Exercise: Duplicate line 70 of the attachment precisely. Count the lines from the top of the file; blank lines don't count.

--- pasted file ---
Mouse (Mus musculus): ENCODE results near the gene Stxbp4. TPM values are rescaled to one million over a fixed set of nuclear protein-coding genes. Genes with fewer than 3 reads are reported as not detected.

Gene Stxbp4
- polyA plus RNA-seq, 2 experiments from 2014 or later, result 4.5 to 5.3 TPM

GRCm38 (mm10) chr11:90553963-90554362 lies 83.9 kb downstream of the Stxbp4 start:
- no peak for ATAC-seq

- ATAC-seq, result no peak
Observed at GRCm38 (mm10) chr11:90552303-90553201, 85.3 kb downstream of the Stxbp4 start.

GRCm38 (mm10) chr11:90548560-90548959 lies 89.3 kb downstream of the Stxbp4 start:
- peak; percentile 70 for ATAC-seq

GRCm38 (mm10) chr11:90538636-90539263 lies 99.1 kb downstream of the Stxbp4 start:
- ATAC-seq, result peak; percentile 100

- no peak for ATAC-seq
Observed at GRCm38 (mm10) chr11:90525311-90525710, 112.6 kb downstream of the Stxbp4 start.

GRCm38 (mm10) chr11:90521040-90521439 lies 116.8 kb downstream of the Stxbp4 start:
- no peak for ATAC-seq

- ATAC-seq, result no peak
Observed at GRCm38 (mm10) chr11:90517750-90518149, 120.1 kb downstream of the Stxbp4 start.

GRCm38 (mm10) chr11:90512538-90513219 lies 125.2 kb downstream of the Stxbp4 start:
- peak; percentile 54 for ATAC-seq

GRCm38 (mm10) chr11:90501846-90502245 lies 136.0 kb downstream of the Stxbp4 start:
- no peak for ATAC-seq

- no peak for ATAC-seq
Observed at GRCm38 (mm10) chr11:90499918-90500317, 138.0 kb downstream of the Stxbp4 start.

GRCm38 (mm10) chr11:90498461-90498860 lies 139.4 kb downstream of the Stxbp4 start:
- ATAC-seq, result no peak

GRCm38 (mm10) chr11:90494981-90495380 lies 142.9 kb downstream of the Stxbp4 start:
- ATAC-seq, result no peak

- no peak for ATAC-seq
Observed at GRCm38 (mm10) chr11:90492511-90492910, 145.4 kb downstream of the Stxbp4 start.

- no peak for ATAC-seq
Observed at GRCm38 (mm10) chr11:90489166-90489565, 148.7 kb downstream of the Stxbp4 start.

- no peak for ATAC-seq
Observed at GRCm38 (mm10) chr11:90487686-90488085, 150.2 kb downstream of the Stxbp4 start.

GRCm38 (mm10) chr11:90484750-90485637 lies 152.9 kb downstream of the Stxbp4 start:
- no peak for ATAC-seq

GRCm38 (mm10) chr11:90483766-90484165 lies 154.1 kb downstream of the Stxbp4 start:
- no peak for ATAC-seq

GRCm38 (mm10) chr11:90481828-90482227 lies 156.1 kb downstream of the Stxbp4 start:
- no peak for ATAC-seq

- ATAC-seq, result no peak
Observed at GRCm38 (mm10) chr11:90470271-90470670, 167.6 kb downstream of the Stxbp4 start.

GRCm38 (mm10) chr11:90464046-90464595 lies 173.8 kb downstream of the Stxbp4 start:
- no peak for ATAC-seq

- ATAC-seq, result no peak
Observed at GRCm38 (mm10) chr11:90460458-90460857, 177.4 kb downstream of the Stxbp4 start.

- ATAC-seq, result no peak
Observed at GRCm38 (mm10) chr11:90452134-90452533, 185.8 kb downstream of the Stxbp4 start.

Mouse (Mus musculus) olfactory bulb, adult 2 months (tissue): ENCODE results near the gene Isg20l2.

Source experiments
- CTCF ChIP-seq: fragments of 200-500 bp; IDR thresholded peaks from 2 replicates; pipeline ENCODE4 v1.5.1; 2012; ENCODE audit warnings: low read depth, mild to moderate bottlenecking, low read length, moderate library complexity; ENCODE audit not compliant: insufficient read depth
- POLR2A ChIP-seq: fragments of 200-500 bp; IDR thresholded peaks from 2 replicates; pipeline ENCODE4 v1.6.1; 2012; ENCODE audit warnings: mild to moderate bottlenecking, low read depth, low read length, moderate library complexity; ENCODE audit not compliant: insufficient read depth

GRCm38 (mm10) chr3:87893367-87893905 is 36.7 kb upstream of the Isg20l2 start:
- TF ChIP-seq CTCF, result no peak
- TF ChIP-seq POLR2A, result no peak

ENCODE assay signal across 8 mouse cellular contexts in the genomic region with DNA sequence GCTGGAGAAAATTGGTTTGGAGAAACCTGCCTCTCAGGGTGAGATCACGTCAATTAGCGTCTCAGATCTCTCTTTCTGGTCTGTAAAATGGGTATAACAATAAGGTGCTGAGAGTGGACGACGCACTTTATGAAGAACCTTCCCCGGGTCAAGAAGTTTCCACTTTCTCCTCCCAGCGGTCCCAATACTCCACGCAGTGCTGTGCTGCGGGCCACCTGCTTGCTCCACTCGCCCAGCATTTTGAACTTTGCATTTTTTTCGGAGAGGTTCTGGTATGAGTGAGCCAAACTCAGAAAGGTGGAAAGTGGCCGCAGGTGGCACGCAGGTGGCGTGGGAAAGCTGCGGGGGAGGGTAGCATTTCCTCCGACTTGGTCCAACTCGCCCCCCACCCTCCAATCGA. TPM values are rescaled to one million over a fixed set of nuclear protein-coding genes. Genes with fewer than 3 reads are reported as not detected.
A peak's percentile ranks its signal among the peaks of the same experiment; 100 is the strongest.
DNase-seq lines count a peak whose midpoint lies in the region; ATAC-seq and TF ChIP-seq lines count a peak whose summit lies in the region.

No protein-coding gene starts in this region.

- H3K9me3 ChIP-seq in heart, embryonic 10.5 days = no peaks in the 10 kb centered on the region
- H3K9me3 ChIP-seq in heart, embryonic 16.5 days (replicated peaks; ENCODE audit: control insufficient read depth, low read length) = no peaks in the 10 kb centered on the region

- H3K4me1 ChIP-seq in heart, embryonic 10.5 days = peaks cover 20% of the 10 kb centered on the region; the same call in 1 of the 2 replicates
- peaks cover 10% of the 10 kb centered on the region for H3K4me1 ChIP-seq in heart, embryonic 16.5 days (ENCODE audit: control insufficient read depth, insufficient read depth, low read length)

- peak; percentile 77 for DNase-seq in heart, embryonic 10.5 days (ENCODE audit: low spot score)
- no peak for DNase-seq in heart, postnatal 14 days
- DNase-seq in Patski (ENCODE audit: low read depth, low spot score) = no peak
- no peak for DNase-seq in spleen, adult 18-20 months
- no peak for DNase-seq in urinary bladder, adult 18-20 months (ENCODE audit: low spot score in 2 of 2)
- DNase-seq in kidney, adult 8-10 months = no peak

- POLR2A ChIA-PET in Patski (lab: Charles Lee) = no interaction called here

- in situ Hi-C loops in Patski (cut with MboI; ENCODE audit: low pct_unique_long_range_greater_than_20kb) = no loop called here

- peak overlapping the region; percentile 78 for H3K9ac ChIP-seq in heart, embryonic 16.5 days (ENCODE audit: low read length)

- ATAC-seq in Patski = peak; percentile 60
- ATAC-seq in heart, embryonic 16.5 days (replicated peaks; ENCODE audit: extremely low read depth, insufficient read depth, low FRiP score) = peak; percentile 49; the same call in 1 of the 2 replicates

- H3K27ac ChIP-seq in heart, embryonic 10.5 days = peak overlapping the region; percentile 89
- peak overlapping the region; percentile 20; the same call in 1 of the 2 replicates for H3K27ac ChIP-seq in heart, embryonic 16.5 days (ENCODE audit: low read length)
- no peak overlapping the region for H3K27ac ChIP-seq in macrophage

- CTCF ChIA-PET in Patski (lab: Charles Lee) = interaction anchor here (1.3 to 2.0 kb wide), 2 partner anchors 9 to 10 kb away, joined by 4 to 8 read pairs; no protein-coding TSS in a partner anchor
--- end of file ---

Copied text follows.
- in situ Hi-C loops in Patski (cut with MboI; ENCODE audit: low pct_unique_long_range_greater_than_20kb) = no loop called here